When it comes to the national healthcare discourse, the terms “affordability” and “access” are commonly conjoined by politicians, media and others as if they are naturally and easily coupled. But health plan advisers understand that without an expert hand, successfully balancing this combination for small businesses and their workers is more often the exception rather than the rule.
With so much high-profile and public discussion around healthcare reform, the concepts of affordability and access are getting bandied about like never before. A marketplace that offers a good mix of reasonably-priced health plan options is certainly the ideal. Yet market forces frequently conspire to keep these ideas misaligned, or even at direct odds. This often leads to a very frustrating disconnect for employers and employees seeking the best of both.
One way that brokers and benefit professionals can help dial back this frustration is by helping provide clarity about what affordability and access actually mean and why they often do not align readily on their own.
Take affordability. For many the word connotes “inexpensive,” but the term is quite relative and depends on a myriad of factors such as household income, care needs, overall health and much more. But at the core, affordability boils down to price — for the plan premium, deductibles, co-pays, out-of-pocket costs and so forth.
Pricing considerations affect all businesses, but especially those in the small-group market. Smaller employers tend to be very cost sensitive when it comes to benefits, and what is affordable for one may not be for another. This is where an approach such as a defined contribution model can be attractive, as it offers a variety of flexible budget scenarios that, if used correctly, can help manage costs year-to-year. It’s also where well-designed healthcare exchanges can shine because they enable plan comparisons based on price (along with many other choice factors).
A complicated descriptor
Access, on the other hand, is an extremely complicated descriptor. Here we are talking about access to care (rather than to insurance itself).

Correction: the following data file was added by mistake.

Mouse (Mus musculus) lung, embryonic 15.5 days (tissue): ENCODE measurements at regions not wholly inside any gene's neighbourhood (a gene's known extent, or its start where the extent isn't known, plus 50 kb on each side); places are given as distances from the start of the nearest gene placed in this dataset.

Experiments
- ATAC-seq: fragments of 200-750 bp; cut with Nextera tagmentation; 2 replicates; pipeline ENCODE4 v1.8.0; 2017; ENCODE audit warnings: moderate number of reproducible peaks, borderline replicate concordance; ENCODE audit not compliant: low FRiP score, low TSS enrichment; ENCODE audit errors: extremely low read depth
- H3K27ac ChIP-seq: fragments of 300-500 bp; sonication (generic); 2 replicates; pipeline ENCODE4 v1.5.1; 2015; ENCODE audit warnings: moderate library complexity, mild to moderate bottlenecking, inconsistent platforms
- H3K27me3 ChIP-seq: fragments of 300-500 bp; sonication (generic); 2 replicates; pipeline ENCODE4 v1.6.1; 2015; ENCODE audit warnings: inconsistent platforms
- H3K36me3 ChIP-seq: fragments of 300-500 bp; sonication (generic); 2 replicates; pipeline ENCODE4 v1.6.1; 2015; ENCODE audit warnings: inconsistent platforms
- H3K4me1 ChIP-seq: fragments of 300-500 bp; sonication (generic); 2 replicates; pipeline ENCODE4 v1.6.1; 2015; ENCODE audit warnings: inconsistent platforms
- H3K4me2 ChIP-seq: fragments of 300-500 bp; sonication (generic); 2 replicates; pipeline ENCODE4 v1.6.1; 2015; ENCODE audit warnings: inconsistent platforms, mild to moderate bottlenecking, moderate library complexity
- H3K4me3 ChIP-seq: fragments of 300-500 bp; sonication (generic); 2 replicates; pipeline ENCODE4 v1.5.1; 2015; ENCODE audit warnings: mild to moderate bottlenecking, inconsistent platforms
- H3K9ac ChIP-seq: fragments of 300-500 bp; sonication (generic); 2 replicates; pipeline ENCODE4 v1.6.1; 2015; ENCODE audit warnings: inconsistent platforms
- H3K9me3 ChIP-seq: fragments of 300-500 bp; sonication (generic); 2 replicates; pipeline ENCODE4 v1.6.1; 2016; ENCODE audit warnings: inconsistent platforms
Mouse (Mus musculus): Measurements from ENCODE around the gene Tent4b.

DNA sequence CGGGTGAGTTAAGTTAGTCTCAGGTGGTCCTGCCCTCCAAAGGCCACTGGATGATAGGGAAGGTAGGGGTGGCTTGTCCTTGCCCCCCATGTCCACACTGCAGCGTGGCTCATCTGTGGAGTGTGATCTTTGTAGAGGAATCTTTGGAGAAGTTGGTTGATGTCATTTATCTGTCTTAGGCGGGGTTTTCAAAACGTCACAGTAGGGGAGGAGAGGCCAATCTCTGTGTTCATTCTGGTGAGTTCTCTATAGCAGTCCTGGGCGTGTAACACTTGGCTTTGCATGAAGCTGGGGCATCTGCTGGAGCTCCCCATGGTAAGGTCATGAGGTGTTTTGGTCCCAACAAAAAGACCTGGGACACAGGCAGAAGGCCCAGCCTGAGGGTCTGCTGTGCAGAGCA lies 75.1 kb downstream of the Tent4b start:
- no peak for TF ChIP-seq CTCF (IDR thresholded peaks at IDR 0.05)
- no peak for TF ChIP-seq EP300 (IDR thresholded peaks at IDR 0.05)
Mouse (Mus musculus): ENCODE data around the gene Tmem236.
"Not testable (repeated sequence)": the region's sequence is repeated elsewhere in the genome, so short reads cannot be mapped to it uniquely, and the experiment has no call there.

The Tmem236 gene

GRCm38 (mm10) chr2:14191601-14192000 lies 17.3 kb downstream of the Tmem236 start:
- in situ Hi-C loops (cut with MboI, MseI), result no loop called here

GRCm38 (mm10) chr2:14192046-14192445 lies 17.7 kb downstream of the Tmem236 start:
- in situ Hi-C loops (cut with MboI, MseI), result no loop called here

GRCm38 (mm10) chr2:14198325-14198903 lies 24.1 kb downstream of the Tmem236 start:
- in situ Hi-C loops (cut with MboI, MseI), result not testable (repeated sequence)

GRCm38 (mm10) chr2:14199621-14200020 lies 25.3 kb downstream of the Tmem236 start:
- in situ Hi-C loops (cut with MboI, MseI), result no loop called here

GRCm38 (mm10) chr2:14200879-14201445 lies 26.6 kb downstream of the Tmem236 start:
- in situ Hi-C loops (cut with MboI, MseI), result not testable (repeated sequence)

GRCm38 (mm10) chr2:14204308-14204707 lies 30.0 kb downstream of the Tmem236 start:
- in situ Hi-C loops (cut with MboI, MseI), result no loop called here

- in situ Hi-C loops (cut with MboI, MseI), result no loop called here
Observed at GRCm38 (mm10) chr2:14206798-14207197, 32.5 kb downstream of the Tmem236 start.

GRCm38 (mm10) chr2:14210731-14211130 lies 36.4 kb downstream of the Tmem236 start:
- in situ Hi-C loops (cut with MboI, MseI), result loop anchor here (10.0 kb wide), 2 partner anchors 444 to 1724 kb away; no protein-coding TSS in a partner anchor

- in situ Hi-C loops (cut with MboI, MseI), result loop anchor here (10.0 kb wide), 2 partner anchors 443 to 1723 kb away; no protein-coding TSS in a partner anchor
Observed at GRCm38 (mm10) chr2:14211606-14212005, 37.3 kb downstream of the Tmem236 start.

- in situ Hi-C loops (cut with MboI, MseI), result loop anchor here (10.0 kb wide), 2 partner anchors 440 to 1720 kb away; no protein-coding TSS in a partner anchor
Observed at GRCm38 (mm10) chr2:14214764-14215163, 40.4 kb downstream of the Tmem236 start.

At its baseline, “access” refers to whether or not physician, pharmacist, therapist, hospital and other provider services are available and, if so, if there is an adequate supply. But this definition only scratches the surface. Factors such as location, quality, utilization and more are also important components in the overall equation.
So as experienced agents well know, access is highly variable and complex. In many instances, it is also increasingly being tightened to hold down costs — and this is where affordability and access clash. Pushing rates lower often means constraining choices, which in turn impacts access. The recent rise of narrow physician networks is one outcome of cost-access balancing efforts.
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Also, coverage levels can lead to unintentional distortions or misrepresentations of “accessibility.” For example, a person covered by a bronze plan living in a more populated region may have much better access to care than someone with platinum coverage in a rural area. Assessing these potential disparities requires a keen eye and the practiced hand that only a health plan professional can effectively provide.
Clearly, the notion of healthcare accessibility is extremely complex. That said, most people tend to internalize and define “access” personally. They want to know that their doctor, specialist or hospital is available to them before making plan selection. This is simple to say but not always easy to do. Brokers and benefit specialists play integral roles here in helping small businesses not only shop and compare plans, but also in working with employees to confirm that selected plans connect to desired networks and care providers.
Conversations about affordability and access in the healthcare marketplace will continue to dominate headlines for months and years to come. As such, those in the small-group market will continue to lean heavily on the skills and insights of advisers who can help them find the right equilibrium.
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